The war between marketing and sales has been fought in the trenches since the beginning of business, or at least, the beginning as we know it. In healthcare marketing, branding matters enormously, and most CMOs are painfully aware that without brand awareness, personality, and positioning which hits the right note in your community, sales simply wouldn’t happen.
Try telling that to sales, which believes the focus on conversion is warranted and is the only thing that counts. Believe it or not, there is a way through to the other side.
Healthcare executives may have heard the suggestion that “marketing/branding is unnecessary and a luxury.” That theory has been debunked many times. The objectives of branding (awareness, market share, lead generation, and positive response to the message from the audience) are almost always less tangible than actual sales.
While assigning a dollar value to results is somewhat more elusive, it doesn’t mean it can’t be done. However, this reasoning is to blame for sidelining marketing for many decades. If you take the viewpoint that without brand marketing, healthcare sales wouldn’t exist, it puts things into a whole new perspective.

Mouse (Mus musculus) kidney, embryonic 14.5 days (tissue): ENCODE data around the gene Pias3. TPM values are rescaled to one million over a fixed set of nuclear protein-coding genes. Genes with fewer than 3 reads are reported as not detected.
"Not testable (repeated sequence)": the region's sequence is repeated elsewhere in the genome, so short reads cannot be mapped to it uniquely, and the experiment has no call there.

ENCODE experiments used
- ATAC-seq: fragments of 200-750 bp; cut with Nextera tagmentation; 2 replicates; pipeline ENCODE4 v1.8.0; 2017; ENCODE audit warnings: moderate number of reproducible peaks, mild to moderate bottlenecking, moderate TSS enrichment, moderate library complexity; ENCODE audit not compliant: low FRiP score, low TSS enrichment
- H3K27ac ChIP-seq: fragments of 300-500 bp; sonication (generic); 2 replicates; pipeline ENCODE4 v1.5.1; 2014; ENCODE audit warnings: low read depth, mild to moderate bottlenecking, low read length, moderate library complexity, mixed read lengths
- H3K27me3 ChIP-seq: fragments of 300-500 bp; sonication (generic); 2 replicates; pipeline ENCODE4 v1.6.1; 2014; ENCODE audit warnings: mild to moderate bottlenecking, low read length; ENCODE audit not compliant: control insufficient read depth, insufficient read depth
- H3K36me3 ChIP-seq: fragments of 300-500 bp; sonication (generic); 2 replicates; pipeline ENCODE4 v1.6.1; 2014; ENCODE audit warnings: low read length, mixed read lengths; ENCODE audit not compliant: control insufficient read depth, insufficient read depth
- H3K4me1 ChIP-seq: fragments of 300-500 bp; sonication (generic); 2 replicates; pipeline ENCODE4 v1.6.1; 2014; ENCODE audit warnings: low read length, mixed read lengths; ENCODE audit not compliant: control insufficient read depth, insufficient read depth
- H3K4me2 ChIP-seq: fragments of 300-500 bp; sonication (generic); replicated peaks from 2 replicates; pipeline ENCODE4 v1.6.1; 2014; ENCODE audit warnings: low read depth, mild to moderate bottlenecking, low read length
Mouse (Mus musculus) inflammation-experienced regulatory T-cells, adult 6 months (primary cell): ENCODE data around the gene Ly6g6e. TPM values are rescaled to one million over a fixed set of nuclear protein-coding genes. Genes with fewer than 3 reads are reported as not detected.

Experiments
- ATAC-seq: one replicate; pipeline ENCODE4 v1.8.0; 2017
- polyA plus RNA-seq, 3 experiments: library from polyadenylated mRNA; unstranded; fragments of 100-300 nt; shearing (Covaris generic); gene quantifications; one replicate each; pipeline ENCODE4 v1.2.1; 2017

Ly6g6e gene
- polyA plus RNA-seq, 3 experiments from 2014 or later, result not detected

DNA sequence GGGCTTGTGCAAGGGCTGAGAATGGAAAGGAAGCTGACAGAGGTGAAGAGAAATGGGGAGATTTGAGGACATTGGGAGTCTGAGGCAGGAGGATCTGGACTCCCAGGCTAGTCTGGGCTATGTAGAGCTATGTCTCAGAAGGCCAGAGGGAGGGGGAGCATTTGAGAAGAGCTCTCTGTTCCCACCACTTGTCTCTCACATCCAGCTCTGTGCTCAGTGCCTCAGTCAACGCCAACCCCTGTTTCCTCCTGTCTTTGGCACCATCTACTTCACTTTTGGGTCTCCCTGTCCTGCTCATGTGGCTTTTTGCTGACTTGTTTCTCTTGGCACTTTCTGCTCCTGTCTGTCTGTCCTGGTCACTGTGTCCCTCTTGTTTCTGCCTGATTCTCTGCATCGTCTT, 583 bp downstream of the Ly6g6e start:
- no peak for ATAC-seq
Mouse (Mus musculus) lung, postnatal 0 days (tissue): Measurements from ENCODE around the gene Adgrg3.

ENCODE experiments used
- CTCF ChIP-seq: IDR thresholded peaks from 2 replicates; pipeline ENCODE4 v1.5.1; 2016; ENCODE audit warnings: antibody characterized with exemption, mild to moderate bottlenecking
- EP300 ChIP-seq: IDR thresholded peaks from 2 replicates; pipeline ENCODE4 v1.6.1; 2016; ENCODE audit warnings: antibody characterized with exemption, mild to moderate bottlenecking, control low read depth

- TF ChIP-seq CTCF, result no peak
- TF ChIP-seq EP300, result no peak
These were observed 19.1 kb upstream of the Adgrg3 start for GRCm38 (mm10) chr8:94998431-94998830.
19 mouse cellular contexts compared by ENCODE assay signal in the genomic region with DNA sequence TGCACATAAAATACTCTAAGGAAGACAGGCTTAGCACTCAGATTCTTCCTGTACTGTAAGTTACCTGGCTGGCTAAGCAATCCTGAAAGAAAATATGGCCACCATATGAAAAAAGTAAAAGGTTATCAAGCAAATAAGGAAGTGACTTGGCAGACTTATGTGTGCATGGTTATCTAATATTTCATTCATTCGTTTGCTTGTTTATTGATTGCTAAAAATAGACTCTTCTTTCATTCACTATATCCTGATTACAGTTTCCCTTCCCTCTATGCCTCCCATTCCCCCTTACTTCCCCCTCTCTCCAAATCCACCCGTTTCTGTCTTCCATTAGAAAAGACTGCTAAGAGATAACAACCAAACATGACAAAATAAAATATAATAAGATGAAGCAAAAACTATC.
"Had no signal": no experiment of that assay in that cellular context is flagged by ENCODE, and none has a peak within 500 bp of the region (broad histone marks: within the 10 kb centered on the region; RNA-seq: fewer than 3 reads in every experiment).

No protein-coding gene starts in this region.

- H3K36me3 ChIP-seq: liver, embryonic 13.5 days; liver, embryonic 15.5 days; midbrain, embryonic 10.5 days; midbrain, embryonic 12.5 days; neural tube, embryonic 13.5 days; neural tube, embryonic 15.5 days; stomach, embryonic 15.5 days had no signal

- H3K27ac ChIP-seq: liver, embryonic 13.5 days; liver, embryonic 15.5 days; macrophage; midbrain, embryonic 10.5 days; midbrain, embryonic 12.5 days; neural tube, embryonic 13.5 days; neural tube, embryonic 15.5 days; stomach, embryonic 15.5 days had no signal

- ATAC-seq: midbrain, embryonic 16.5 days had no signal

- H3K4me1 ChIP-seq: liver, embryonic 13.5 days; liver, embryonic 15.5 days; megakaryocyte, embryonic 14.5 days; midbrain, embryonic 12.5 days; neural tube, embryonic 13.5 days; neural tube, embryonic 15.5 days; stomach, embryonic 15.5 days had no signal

By the same token, conversion is the other side of the same coin. Without sales, revenue would slump and there’d be precious little money to pay for marketing and branding activities. It’s time to look beyond the pale and find ways to align branding and conversion. Fortunately, many healthcare marketers are starting to do just that.
A report from the Mobile Marketing Association (MMA) indicates 67% of marketers support the idea of the branding and direct response teams working together for “common good,” but only 35% actually succeed in doing so. This is partly because sales teams often don’t see value in investing in brand-building initiatives that aren’t slated to deliver immediate results.
Signals and Behaviors
The MMA report focuses on mobile marketing, but the principle applies across the board. In healthcare branding campaigns, marketers often identify social signals as indicators of success, such as:
- What consumers are saying about it on social media
- Website visits
- Consumer history
- Online ad behavior
- Customer feedback and reviews
Sales teams may look solely at conversions as indicators of success, based on the number of purchases made by consumers as a direct result of a marketing campaign. They may miss the importance of brand-building for future and long-term revenue.
For more information on finding common ground between your branding and conversion campaigns, call Wax Custom Communications at 305-350-5700 or visit waxcom.com.